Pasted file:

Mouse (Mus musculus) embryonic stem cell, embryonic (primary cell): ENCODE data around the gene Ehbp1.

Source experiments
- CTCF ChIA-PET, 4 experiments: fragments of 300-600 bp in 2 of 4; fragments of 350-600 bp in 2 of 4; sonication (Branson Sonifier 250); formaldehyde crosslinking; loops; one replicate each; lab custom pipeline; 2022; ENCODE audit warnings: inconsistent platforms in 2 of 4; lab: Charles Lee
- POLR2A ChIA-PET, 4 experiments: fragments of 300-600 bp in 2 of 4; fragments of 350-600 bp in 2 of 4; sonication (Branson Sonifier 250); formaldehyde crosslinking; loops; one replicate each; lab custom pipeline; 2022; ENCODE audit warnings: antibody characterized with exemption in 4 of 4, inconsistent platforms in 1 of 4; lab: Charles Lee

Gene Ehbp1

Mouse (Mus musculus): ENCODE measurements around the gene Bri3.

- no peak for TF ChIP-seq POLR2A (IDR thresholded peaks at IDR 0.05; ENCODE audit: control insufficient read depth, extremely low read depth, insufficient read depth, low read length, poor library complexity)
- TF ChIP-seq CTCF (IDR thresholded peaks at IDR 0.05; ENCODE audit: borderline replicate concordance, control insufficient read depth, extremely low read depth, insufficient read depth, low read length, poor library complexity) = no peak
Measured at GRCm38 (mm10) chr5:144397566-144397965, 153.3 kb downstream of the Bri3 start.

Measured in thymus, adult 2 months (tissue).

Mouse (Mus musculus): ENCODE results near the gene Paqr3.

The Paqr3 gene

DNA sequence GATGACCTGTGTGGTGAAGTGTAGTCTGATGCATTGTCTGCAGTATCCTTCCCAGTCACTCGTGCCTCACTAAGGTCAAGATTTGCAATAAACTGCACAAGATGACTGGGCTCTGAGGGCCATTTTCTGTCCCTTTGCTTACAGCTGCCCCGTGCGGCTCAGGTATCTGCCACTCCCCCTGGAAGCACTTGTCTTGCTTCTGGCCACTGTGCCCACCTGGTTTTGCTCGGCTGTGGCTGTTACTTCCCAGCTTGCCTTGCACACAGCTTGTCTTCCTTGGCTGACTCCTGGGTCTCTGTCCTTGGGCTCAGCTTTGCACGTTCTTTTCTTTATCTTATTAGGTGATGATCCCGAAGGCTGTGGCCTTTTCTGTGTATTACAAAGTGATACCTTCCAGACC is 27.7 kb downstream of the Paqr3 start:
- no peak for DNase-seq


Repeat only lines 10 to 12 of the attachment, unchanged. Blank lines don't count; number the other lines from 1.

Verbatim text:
Measured in thymus, adult 2 months (tissue).

Mouse (Mus musculus): ENCODE results near the gene Paqr3.

The Paqr3 gene